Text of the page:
Forza Italian Football
On December 15, the weekend after the Europa League finished its group stages, both Genoa and Sampdoria had 26 points from their 15 games (1.73 points per game). That meant that they convened in fourth and fifth spot, level on points with third-placed Lazio.
When last season’s better teams were able to focus more on the league, those figures were always likely to regress.
Curiously, since that date, the two have mirrored one another’s form once again and with nine points from those eight games (1.16 points per game), both Grifone and Blucerchiati have seen Fiorentina and Napoli surge past them while Torino loom menacingly over their shoulders.
Yet with the two still handily placed in Serie A, this derby should give a clear indication of which of the Genoese sides is most able to rouse themselves to go again after a winter that has found them wanting.
For Sampdoria, it is fairly easy to see why. In the first half of the season, Manolo Gabbiadini lit up the blue half of the city. His seven goals, before leaving for Napoli, came at a rate of one per 139 minutes and would have clearly been a difficult figure to replace.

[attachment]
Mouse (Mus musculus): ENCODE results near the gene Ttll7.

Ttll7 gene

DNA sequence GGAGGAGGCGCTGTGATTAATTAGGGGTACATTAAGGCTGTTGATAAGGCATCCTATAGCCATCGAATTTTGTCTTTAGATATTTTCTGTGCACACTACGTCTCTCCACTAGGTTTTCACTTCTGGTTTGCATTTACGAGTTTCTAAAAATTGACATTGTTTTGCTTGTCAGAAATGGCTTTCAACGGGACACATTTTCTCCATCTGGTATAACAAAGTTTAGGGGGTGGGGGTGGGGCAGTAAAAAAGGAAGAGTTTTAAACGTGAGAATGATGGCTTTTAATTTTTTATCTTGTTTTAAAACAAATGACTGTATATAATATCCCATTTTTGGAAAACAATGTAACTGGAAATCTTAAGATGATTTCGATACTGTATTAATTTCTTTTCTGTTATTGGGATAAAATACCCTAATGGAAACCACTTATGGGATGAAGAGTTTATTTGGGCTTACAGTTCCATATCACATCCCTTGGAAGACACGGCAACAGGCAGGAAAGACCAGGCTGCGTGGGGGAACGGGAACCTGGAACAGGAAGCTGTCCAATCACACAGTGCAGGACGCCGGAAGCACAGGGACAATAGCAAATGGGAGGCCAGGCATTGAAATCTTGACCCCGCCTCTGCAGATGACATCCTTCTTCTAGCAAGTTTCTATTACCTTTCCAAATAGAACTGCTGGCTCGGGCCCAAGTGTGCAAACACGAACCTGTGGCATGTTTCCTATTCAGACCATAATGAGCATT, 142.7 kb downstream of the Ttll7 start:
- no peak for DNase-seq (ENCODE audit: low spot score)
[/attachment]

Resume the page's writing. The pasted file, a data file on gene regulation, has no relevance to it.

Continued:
With a flamboyant president such as Massimo Ferrero, it is perhaps no surprise that the Blucerchiati aimed for the stars in looking for a replacement.
Samuel Eto’o is certainly a star, as his glittering trophy cabinet and impressive goal tallies indicate. At 33, that star is on the wane and his start at the Stadio Ferraris was, its fair to say, not ideal.
It must be noted that Eto’o does not have to work alone. With seven goals to his name, Eder has outscored any Grifone striker. One the other hand, given that only Pedro Obiang and Stefano Okaka have more than one goal to their name, Sampdoria’s attack has a fairly one-dimensional look to it.
Indeed since that watermark in December, Genoa have seen their goals per game ratio shoot up — from 1.20 beforehand to 1.86 in the eight matches since. Their dip in form may be as much to do with their opposition as themselves. In those games, six have seen the Grifone face top 10 opponents compared to just four for their rivals’.
To go back a few short years, a contest between Samuel Eto’o and M’Baye Niang would be so one-sided it would be embarrassing. Yet football and time pay no heed to reputations. If his side are to thrive, Eto’o will need to sort himself out and return to something like his Genoese counterpart’s form before the end of the season.
For now, he will find himself warming the bench alongside Luis Muriel, another signing with limitless potential that Sinisa Mihajlovic has yet to be able to tap into. At his best, Muriel can be unplayable, but it has been a good couple of years since that peak — and he seems to be a long way from it currently.